This was not the full seven-day megilla with rending of clothing and all. In Reform practice as I know it, it's an evening gathering at someone's home, with food and conversation, and the centerpiece a formal session of prayers and reminiscences, led by a rabbi if there's one handy.
There were many people there, including three generations of descendants, and a variety of folk. There was even a topless girl. Of course she was two years old, but whatever.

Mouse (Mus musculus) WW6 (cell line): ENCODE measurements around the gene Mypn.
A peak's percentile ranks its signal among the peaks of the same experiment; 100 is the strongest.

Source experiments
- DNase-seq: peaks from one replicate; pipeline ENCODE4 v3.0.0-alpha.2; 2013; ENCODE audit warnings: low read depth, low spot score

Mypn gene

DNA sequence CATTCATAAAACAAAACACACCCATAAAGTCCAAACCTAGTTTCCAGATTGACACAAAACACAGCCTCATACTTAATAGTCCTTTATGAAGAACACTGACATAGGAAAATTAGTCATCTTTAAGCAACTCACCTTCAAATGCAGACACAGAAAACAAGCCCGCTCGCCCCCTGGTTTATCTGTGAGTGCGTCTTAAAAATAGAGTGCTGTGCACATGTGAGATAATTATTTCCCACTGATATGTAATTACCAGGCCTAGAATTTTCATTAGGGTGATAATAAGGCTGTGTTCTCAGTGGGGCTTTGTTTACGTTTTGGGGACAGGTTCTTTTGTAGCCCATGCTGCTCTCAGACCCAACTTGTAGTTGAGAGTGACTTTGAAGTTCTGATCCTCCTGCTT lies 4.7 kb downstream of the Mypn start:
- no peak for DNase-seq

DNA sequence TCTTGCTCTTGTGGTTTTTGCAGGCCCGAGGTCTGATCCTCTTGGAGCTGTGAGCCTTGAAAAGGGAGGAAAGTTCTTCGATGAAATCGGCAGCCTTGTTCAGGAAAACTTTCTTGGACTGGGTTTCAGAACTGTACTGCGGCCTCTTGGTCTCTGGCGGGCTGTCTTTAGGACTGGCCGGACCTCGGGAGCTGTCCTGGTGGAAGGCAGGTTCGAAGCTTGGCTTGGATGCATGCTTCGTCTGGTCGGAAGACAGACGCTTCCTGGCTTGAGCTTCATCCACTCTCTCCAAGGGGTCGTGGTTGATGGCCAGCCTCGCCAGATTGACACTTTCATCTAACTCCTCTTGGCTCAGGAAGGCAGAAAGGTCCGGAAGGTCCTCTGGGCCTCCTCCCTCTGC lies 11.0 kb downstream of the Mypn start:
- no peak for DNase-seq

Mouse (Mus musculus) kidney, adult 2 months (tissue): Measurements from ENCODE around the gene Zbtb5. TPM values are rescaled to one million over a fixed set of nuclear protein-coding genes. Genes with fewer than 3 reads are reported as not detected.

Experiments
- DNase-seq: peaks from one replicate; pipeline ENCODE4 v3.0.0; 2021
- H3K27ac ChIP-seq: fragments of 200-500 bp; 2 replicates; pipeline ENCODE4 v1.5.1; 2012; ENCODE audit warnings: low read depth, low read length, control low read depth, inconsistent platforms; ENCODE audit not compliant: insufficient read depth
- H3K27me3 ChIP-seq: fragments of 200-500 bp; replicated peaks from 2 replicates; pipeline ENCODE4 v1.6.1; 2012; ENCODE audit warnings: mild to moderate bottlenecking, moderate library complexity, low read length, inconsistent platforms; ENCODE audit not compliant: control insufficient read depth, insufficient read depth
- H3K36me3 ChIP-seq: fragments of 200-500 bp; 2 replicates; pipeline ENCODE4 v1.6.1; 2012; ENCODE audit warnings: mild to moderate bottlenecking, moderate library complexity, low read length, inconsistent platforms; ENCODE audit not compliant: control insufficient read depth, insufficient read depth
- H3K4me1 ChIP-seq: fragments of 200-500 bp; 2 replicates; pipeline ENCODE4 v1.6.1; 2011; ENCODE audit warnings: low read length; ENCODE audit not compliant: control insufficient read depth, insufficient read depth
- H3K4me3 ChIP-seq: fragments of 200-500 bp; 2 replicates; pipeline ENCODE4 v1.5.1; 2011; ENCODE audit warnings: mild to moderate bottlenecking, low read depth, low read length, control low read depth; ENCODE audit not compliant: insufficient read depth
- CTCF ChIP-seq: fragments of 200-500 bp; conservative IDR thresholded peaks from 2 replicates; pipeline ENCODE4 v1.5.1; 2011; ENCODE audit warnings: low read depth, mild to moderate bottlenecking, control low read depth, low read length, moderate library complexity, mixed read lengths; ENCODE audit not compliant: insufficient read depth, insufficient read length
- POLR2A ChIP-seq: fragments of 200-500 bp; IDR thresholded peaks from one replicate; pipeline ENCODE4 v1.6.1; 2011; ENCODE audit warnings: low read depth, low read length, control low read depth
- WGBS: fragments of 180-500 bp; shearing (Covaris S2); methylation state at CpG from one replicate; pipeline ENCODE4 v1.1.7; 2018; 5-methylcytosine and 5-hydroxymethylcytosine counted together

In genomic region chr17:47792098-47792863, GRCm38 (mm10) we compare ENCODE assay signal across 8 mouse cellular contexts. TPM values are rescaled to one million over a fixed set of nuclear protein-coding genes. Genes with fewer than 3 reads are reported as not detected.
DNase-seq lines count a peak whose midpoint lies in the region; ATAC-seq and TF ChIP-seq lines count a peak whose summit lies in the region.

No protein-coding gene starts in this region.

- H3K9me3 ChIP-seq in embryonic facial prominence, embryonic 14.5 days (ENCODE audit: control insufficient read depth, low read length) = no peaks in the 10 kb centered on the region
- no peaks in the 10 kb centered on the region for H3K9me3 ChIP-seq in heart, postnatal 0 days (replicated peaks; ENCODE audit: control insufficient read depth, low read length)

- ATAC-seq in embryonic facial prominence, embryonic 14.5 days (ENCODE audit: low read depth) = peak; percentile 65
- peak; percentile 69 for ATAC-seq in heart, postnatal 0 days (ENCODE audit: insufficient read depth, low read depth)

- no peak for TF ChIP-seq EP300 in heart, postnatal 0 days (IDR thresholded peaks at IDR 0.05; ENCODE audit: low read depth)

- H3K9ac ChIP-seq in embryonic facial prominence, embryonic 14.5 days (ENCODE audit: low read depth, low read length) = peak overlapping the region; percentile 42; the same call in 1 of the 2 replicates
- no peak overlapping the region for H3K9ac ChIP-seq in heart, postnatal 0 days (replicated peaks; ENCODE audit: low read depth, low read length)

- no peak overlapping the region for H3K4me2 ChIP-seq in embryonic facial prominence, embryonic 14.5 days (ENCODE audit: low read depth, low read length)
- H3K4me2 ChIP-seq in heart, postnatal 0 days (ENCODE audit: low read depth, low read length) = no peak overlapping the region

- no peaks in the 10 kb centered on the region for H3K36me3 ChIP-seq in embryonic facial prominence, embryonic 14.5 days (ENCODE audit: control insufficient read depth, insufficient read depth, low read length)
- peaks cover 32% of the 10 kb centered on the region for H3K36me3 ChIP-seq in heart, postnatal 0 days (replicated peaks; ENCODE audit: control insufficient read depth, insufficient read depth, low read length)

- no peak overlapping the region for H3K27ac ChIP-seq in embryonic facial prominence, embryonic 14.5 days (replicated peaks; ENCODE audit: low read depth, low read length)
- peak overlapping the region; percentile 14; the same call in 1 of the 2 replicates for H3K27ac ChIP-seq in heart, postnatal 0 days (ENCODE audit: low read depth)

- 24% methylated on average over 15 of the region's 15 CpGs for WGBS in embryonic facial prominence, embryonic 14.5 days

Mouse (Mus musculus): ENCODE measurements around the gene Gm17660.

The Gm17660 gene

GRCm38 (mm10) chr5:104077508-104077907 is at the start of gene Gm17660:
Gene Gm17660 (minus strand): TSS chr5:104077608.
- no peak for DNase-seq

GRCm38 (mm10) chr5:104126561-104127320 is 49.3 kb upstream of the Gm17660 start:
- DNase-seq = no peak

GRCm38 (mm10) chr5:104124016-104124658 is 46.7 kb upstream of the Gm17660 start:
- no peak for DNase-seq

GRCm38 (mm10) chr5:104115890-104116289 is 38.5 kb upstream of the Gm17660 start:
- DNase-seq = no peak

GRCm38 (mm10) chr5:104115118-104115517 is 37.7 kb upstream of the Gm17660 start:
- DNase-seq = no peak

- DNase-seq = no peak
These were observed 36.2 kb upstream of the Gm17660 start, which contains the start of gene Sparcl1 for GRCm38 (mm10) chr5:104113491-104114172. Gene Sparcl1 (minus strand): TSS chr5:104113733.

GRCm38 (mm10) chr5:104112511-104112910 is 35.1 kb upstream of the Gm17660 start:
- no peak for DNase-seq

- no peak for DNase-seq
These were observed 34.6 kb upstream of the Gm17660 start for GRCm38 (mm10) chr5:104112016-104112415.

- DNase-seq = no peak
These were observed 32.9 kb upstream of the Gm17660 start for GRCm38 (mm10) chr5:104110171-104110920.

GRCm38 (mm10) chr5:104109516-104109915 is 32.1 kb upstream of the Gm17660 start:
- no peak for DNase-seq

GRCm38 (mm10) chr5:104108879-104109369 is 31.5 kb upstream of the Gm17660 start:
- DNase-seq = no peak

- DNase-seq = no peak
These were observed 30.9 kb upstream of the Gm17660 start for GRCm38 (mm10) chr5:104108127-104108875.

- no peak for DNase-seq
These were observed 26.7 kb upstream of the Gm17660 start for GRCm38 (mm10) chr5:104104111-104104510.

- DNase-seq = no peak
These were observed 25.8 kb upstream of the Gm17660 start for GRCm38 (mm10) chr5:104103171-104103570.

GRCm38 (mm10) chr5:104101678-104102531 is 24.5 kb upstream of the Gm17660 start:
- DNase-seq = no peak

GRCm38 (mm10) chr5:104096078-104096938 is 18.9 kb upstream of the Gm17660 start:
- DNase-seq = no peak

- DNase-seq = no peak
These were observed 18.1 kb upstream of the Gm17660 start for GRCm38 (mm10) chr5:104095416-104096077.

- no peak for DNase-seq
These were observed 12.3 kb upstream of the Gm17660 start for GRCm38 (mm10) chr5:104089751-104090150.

The deceased had been living in the memory unit of a rehab facility*, but she seemed pretty compos mentis when I visited her there, and the best anecdote told in the reminiscences, story dating from just a few weeks ago, confirms the same. It's useful to remember that among her vocations was that of teacher, and a rather exacting one:
HOME HEALTH AIDE: You need to lay down, Caroline.And I can just hear her saying that.
PATIENT: It's lie down.
HOME HEALTH AIDE: I'm sorry, English isn't my first language.
PATIENT: I should hope not!
*The same facility my mother had been at in her final illness.